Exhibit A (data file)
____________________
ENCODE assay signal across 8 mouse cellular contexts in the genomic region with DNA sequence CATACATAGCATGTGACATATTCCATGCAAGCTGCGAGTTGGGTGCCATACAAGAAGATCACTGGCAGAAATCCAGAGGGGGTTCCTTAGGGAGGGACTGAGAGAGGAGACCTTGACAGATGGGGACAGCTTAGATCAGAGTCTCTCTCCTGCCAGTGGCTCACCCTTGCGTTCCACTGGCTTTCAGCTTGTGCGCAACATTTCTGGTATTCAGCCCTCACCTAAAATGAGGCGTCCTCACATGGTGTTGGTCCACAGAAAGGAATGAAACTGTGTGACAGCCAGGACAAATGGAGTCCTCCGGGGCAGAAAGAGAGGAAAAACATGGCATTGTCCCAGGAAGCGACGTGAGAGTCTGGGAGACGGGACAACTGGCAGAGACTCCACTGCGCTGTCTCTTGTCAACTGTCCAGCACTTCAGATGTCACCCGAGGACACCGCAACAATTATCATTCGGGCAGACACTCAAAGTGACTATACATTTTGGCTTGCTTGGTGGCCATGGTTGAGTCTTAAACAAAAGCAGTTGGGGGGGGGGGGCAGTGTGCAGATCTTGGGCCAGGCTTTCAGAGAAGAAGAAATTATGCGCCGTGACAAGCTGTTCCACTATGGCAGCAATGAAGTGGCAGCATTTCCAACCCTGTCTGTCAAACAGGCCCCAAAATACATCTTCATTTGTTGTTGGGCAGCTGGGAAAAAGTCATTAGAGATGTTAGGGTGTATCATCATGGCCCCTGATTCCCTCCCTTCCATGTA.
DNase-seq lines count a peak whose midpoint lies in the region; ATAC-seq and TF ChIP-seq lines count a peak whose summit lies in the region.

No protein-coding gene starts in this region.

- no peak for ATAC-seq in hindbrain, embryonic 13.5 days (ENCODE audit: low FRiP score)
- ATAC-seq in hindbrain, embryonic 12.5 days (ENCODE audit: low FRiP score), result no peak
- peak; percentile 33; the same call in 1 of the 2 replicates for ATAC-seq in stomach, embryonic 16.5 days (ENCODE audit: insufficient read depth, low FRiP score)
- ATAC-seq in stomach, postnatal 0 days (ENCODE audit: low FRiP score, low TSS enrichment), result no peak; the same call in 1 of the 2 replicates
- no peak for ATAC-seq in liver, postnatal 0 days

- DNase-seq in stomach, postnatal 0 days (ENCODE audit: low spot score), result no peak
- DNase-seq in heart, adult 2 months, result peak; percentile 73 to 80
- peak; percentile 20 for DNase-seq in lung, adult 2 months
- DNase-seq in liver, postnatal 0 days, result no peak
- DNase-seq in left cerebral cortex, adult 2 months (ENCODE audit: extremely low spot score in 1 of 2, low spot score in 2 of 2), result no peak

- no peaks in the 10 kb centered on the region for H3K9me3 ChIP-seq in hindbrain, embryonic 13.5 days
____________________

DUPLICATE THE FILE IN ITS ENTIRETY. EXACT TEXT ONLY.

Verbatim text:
ENCODE assay signal across 8 mouse cellular contexts in the genomic region with DNA sequence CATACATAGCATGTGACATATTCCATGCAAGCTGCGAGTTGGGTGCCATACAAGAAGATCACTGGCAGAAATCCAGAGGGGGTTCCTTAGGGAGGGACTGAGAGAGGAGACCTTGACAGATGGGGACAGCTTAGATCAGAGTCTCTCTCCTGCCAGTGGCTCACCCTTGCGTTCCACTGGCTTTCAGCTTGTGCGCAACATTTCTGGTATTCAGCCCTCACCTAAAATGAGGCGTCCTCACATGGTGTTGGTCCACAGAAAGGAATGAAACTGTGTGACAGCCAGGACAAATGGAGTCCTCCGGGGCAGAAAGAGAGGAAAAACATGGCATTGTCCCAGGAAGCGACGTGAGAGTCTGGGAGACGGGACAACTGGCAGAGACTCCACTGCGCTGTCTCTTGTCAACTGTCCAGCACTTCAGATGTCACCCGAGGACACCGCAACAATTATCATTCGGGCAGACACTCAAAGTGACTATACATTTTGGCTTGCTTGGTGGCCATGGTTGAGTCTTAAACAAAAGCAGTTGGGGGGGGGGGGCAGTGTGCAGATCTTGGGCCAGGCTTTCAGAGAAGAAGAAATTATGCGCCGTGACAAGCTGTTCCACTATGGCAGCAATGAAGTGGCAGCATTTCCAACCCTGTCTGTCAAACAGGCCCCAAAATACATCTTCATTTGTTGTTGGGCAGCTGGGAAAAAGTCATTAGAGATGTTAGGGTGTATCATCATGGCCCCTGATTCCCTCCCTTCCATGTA.
DNase-seq lines count a peak whose midpoint lies in the region; ATAC-seq and TF ChIP-seq lines count a peak whose summit lies in the region.

No protein-coding gene starts in this region.

- no peak for ATAC-seq in hindbrain, embryonic 13.5 days (ENCODE audit: low FRiP score)
- ATAC-seq in hindbrain, embryonic 12.5 days (ENCODE audit: low FRiP score), result no peak
- peak; percentile 33; the same call in 1 of the 2 replicates for ATAC-seq in stomach, embryonic 16.5 days (ENCODE audit: insufficient read depth, low FRiP score)
- ATAC-seq in stomach, postnatal 0 days (ENCODE audit: low FRiP score, low TSS enrichment), result no peak; the same call in 1 of the 2 replicates
- no peak for ATAC-seq in liver, postnatal 0 days

- DNase-seq in stomach, postnatal 0 days (ENCODE audit: low spot score), result no peak
- DNase-seq in heart, adult 2 months, result peak; percentile 73 to 80
- peak; percentile 20 for DNase-seq in lung, adult 2 months
- DNase-seq in liver, postnatal 0 days, result no peak
- DNase-seq in left cerebral cortex, adult 2 months (ENCODE audit: extremely low spot score in 1 of 2, low spot score in 2 of 2), result no peak

- no peaks in the 10 kb centered on the region for H3K9me3 ChIP-seq in hindbrain, embryonic 13.5 days